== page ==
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Post Op Instructions

Post Op Instructions

After a dental procedure, patients are usually sent home with a set of instructions to follow. This means you may need to make some changes to your habits (such as diet and brushing), medications, and follow-up appointments for dental care. These instructions may vary depending on the procedure performed but may include eating a soft diet, keeping the mouth clean, and taking prescribed pain medication as needed.

Why Is It Important To Follow Post-op Instructions After A Dental Procedure?

Following these post-op instructions are important to ensure a speedy and healthy recovery. In fact, patients need to follow them to prevent certain issues from occurring.
One of the common issues patients face is dry sockets. A dry socket occurs when a blood clot fails to form in the empty tooth socket. Without that protective layer, the bone and nerves are exposed to food, air, and saliva, causing pain.
Another common issue is infection. Infections after dental work can vary from mild to severe. Bacteria can enter the body through a cut in the mouth, causing an infection. In severe cases, patients may suffer from life-threatening issues. Following post-op instructions can prevent these issues. 

How Can I Reduce My Risk of Infection?

Taking good care of your teeth after dentistry treatments can dramatically lower your risk of infection. A bacterial infection is painful and can lead to tooth loss. While most cases of post-op infections are mild, it's important to monitor your teeth and gums closely and call your dentist right away if you suspect an infection.

Extractions and Oral Surgery 

Extractions and oral surgery are procedures that are designed to remove a tooth from its socket in the jawbone. Extractions are often used to remove teeth that are damaged beyond repair and cannot be fixed with root canal therapy. Extractions may also be necessary to prevent infection or if they are causing overcrowding in the mouth. Oral surgery may consist of a tooth extraction, or it may be performed to address problems with the gums, jaw, and other tissues.

Post-Operative Instructions for Extractions and Oral Surgery 

Day 1: Continue to bite on the gauze for 30-60 minutes after your procedure. Do not spit, suck (using a straw), smoke, or drink carbonated or alcoholic beverages for at least 72 hours. Passively empty your mouth when needed.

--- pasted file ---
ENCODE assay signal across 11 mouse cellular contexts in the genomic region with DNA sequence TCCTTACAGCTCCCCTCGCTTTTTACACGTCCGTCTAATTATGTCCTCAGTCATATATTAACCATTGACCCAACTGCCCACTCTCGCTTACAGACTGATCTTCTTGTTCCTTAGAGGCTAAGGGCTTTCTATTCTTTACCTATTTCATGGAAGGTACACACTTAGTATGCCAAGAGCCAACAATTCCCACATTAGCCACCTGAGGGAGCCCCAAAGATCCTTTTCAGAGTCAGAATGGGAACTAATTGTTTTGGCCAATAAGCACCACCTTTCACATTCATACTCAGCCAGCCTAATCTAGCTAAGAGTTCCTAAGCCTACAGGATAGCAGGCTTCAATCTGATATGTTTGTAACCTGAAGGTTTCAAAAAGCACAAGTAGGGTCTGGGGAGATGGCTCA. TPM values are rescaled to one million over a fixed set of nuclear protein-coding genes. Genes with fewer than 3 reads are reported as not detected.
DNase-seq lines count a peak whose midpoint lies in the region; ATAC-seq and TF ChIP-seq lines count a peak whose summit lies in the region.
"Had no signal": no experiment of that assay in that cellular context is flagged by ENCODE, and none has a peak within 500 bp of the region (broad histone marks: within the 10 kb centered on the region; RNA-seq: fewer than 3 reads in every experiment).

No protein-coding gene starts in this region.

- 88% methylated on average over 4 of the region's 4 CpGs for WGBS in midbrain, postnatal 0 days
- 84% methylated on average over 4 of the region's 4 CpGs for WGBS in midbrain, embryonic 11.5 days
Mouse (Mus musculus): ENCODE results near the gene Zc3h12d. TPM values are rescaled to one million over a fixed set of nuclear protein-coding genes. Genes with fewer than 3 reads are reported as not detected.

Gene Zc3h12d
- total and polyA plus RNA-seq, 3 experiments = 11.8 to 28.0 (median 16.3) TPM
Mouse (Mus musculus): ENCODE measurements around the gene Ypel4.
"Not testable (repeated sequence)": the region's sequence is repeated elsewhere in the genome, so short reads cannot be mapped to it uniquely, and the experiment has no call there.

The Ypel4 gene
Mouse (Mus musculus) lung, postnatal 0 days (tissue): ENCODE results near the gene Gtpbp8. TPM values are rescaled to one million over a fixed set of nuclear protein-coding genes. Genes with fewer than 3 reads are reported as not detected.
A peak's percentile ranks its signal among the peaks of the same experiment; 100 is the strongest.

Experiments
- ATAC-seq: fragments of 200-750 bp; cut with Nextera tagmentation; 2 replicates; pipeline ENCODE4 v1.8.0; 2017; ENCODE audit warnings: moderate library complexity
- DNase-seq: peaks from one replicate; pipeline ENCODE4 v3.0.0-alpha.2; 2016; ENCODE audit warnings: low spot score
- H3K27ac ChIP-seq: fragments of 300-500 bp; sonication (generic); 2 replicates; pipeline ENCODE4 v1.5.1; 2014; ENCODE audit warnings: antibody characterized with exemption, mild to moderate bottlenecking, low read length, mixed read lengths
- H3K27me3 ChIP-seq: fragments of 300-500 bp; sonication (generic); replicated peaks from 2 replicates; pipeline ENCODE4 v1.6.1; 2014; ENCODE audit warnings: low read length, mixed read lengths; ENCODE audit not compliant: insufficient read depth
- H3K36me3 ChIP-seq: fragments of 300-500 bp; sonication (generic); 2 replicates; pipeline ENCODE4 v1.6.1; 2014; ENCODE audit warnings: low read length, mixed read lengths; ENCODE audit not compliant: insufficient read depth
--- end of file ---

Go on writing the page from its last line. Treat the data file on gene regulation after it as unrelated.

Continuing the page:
The goal is to keep blood clots in the socket to prevent bleeding and dry socket.
Day 2:After the tooth extraction, you may experience one or more of the symptoms like minor pain, swelling, bruising, difficulty in opening or closing your mouth, pain in the jaw or ear, and sore throat. When you experience these difficulties, listen to your body and take rest as possible you can. We recommend not to do any heavy lifting, spitting, sucking, alcohol usage, or smoking. Besides, follow the below-given instructions:
  • Oral hygiene: Brush your teeth gently. Use a gentle lukewarm salt water rinse to freshen your mouth. But take care not to spit; just let the fluid passively empty. Moisturize the corners of your mouth to prevent it from becoming cracked and dry. 
  • Discomfort:Take an over-the-counter- pain medication (Ibuprofen, Aleve, and Tylenol) as directed on the bottle to relieve pain and discomfort. 
  • Swelling:Apply cold compresses to affected areas at 10-minute intervals on the first day to minimize swelling. Any swelling that occurs typically starts to diminish within 72 hours; call the office if there is no change. 
  • Bleeding:You may experience some oozing of blood for the first 12-24 hours. While sleeping, put a towel on your pillow as you may experience some drooling when you are numb. If excessive bleeding occurs, apply firm pressure with 1-2 folded gauze pads or a damp tea bag on the affected area for 30-60 minutes. Also, keep your head elevated to prevent bleeding and call the dental office if the bleeding does not subside. 
  • Diet:Drink plenty of water. However, it is important to avoid carbonated and alcoholic beverages. Consume a soft die: yogurt, milkshakes (no straw), soups, fish, and pasta. Nothing too spicy is recommended. You may also experience a little tenderness while chewing and difficulty opening your mouth wide, but this will subside soon. 
  • Stitches: If you have sutures, avoid touching them with your hand or tongue. A fifteen-minute appointment will be needed to remove the sutures in 7-10 days. 
  • Prescriptions:If you have been prescribed antibiotics, pain medication, or a mouth rinse, take them as directed. In case of any unusual disturbances, questions, or post-surgical problems, please call the office at (317) 552-2101. If it is after hours and an emergency, please go to an emergency room.

After a Root Canal